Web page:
2. I have all the symptoms of an ectopic pregnancy but no positive test. Do I need to rush to the doctor?
    Swollen tender breasts, stomach pain and swelling, 15 days late on my period. Left shoulder blade hurts, under my lungs feels like there is pressure to push outward. I have lower back pain, nausea (only in the am), I am using the restroom frequently and my face is breaking out. Any opinions? If not ectopic what is going on with me?

    • Go to the doctor.

      I had all of these symptoms and I have a normal pregnancy. I originally thought it was an ectopic pregnancy because I also had pain in my lower right abdomen that was very sharp. Pain in one side of the abdomen would generally point towards tubal pregnancy.

      When are you testing?? Test in the morning when your urine is most concentrated. Go to the doctor to find out if you’re pregnant. Maybe you just are sick… illness can cause a late period.

      Good luck!!

  3. 26 weeks pregnant upper uterus sharp pains with severe nausea and pain below left shoulder pain. Normal?
    I been having pains under my left shoulder blade. It started out as sharp pain but now it’s a burning pain that now affects both shoulder blades. With the pain I have severe onset nausea and vomiting. Today, in addition to this, I have pain in my upper abdomen where the top of my uterus lays. The pain is burning and constant. Been bothering me for a few hours now. I am not sure if this is normal. I know my baby’s arms and legs are in my lower abdomen.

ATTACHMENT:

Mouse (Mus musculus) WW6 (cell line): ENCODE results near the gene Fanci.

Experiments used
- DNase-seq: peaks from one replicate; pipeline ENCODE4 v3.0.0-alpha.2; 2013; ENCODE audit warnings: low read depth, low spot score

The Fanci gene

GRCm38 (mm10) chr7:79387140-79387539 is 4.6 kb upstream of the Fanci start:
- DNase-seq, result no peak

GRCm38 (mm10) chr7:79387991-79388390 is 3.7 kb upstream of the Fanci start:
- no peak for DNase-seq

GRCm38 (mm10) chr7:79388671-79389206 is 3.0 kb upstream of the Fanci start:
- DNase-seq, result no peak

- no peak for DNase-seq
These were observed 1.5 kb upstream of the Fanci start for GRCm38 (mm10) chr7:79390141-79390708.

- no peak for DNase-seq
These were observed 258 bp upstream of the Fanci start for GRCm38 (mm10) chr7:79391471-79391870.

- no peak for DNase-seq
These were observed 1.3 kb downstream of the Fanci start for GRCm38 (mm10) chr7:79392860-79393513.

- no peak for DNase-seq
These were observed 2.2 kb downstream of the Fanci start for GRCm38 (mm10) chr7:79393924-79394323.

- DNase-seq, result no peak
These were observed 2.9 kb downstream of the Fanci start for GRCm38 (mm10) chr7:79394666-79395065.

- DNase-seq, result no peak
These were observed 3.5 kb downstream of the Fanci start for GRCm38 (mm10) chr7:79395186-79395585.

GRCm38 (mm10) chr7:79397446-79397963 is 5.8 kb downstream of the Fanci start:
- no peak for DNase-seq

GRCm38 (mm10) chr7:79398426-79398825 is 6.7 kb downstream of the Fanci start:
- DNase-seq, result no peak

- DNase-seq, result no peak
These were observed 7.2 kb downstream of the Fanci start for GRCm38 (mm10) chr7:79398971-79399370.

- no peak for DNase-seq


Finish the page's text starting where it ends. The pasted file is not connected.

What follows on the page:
• i would call the doctor and ask. it sure doesn’t sound normal especially along with the severe nausea.

  4. What are the symptoms of a bad gull bladder?
    I’m having alot of pain right below my right chest, and above the rib cage, I know this is where your liver is, and also your gull bladder. I am diagnosed with having steotosis and fibrosis of the liver, but I think it is the gull bladder that is hurting. I vommit alot and have sharp pains in this area. The doctors can’t find anything but a fatty inflamed liver. Could it be my gull bladder?
    Yes! I am having pain around my back right shoulder blade, I figured it was joint problems, or my lungs (I’m a smoker)………